January 17 2022
Top 10 LinkedIn tips for Lawyers
Legal Career Tips
LinkedIn is more than just a regular social network - it’s a CV, networking platform, and point of contact all rolled up into one. It’s a potent professional combination that has made LinkedIn the fourth most used social platform in the world. There are just over 67 million people in the UK in 2022, and 31 million of them use LinkedIn.
Like it or not, LinkedIn is now synonymous with professional life. This is especially true of the legal industry, where curating your LinkedIn profile can be a great way to receive exciting work opportunities without needing to apply. If you don’t want to miss our
Here’s our Top 10 LinkedIn tips for Lawyers:
1) Make your area of legal expertise immediately clear.
This is typically put into the ‘Headline’ section of your profile as a super concise summary of the work you do. Whether you’re putting “Corporate Lawyer” or “Senior Commercial Litigator”, it shouldn’t take anyone reading your profile more than 2 seconds to know the work you do.
2) Completely fill out your work experience.
LinkedIn hosts your work experience like a CV does - but the format of both differs greatly. A LinkedIn profile can host your entire work experience, so it’s well worth filling out your full work history. Even if you don’t include a full Description for each role, just listing your Title, Company Name, Start Date, and End Date can make you look a lot more professional.
3) Offer good detail on your main roles.There’s naturally going to be certain roles you want to highlight more than others. The Description for each of your main roles should have 3 - 4 key bullet points on what your responsibilities and accomplishments were. Remember - the more specific you can be, the better! For example, if you worked for PWC as a Commercial Lawyer, you should cover the kind of agreements you dealt with.
4) Include “keywords” relevant to your practice area and skills.Most recruiters (including Flex Legal) use “keyword search” to find people that have the experience they want. Optimising your profile by including industry-specific keywords can result in new opportunities coming your way. There’s a great practical guide here on keywords and how to use them!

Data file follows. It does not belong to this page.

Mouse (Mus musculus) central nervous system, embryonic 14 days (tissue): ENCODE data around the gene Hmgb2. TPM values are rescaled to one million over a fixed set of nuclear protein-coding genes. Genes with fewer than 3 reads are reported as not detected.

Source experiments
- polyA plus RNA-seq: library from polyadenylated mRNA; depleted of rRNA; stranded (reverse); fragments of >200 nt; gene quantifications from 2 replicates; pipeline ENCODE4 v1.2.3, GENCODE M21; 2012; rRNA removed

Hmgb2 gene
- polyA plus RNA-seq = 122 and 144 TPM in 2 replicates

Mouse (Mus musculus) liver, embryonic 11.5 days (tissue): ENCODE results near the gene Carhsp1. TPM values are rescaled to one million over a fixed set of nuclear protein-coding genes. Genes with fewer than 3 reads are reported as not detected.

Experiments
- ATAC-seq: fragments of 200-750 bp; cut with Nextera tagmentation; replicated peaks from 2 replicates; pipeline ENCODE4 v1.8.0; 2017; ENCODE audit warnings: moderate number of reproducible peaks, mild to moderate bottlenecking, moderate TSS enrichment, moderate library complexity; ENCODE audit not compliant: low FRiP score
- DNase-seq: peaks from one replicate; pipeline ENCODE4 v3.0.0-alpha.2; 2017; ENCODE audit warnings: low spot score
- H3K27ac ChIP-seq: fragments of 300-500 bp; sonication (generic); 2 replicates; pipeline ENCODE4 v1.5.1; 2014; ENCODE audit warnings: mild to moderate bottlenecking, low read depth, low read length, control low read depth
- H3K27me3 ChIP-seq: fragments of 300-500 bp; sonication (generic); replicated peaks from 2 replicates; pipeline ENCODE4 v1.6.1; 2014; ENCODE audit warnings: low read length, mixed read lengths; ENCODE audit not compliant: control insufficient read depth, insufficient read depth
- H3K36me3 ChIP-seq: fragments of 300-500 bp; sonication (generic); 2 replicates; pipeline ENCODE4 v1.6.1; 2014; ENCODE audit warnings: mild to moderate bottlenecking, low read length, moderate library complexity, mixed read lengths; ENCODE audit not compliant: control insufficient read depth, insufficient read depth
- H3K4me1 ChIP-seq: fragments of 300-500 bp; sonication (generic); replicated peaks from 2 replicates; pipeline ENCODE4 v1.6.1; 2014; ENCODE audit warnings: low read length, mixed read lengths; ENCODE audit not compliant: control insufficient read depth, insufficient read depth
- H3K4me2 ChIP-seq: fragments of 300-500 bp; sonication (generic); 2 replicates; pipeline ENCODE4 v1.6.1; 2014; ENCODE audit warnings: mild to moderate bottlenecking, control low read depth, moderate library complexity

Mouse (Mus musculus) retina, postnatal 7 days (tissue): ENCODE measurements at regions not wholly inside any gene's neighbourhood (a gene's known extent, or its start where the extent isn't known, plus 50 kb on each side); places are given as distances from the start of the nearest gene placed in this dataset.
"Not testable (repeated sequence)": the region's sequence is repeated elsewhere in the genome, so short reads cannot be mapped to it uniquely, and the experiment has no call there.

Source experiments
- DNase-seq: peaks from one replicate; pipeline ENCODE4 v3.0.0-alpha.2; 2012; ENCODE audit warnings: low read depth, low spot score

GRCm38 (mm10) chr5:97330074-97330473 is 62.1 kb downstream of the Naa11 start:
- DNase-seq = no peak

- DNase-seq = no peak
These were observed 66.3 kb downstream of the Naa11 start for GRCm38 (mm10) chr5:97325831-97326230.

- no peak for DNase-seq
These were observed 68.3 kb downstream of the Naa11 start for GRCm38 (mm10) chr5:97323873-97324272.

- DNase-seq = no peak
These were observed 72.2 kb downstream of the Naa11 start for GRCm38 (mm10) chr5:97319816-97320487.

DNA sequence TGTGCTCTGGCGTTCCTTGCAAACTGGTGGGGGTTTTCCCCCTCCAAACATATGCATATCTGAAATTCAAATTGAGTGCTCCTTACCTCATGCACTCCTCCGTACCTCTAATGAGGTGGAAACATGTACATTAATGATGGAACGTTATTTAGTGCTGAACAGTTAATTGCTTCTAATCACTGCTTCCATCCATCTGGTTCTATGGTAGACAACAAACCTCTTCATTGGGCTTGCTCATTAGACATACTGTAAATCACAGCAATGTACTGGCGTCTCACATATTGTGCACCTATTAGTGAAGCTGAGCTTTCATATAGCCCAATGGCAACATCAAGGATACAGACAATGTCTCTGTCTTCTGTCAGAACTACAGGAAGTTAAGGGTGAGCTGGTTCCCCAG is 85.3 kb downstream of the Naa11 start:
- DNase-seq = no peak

5) Make your amount of PQE immediately visible.Anyone who has worked in the legal industry knows that post-qualification experience is a blunt metric for measuring legal aptitude. However, the legal industry still relies heavily on PQE to approximate the skills of legal professionals. Whether you’re a junior or senior lawyer, make a point to include your PQE at the top of your profile.
6) Include up-to-date contact details on your profile.Let’s say your profile is viewed by a recruiter wants to offer you the opportunity of your dreams. You’d want that call, wouldn’t you? Include a Phone Number and Email Address in the Contact Info section of your profile. If you’d prefer an instant messenger, LinkedIn also supports contact details for Skype, Google Hangouts, and more.
7) Specify your current location.Even in the new era of hybrid-working, Location matters. Your location can be another way for new opportunities and contacts to find you. Your Postal Code is never publicly visible, but your Country/Region and City/District should be. Alternatively, you can be a bit crafty and list the location you’re looking for roles in, no strictly where you’re currently based.
8) Customise your “Open To” section.At the top of your profile, you can specify the kind of opportunities or services you’re Open To, including Finding a New Role, Hiring, and Providing Services. This alters how “searchable” your profile is and can make it more easy to find by the people you want to hear from.
Better yet, if you edit your Profile Photo and select the Frames option, you can customise your profile photo to include an ‘Open to Work’ banner around your picture so you stand out. Be warned though - this will be visible to all your current connections - so have a think about how public you’re prepared to be with your job search!
It’s also worth Following any companies you are interested in working for (such as Flex Legal, for example). This makes you easier to find for them, and can prime LinkedIn to notify you if they post roles on their page.
9) Import your email address book to find existing contacts you already know.LinkedIn estimate that for each new connection you make, an average of 400 new people are within your social reach. A simple way to cultivate a wider LinkedIn network is to offer a one-time upload of your existing email contacts via the My Network button on your profile. You can find a guide on how to do this here.
10) Respond to messages!This one is very self-explanatory, but make sure you check your Messages at least once a day. When you flag your profile as open to work, recruiters will make a point to send you roles. Many of these roles will be time-sensitive, so don’t miss out by not responding!
- Follow Flex Legal on LinkedIn - Not to bang our own drum, but Flex Legal posts insightful legal content (and interim legal roles) multiple times a week! Why not give us a follow?
- How to become an interim lawyer - Transitioning to interim legal work can offer you more variety, more time working on passion projects, and offer a better life/work balance.
- How to Network Remotely - Making new connections and networking is obviously hard to do when you’re seeing less people. So here’s our guide to networking during remote work!